JACK JONES: part ii
Jack had arrived in the small town a penniless man, his wages up North spent more quickly than his need for bourbon required. Having stumbled upon an old shack by the river, he made his way to the farm house above the banks of the Rat to ask the landowner’s permission if he could stay there a while. The owner was my Uncle Robert, Roger’s dad. Mon oncle is a kind-hearted, generous man and so it isn’t difficult for me to imagine him offering the coloured stranger a piece of land on his riverbank. He agreed to accept the man’s help with menial labour in exchange for the land. Mr. Jones became a gardener that day.
After some time in the community he chose to call home, Jack was accepted into the church and baptized by water with the parishioners looking on. Jack was now a full-fledged Roman Catholic. I wonder if he hoped that the blessed water might cure him of his drink. Well, despite his attempts at embracing sobriety, it wasn’t long before Jack fell off his blessed wagon and began one of his three week binges.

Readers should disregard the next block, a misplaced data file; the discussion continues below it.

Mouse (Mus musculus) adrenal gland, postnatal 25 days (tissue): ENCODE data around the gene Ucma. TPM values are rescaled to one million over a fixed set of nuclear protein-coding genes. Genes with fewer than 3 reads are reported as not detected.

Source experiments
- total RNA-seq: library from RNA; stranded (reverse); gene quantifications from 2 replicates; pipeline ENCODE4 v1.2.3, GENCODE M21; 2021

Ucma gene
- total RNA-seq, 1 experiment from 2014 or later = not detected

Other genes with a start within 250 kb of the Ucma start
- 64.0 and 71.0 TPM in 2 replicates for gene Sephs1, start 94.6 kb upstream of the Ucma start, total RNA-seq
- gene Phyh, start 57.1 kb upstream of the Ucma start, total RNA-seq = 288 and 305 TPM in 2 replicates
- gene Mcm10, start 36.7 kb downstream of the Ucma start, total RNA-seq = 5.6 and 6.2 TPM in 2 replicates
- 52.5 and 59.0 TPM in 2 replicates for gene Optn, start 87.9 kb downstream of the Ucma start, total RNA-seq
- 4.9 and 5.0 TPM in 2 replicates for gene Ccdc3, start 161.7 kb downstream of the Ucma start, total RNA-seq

The bottles emptied, he managed somehow to find his way home, and when he did, he quickly fell onto the straw mattress and into a very deep sleep. He didn’t have the presence of mind to light a fire or to close the door to his shack. It was a bitter-cold winter night, the kind only a person raised on the prairies would know with any amount of intimacy. None of Jack’s toes could be saved, though many say he was lucky to get away with his life.
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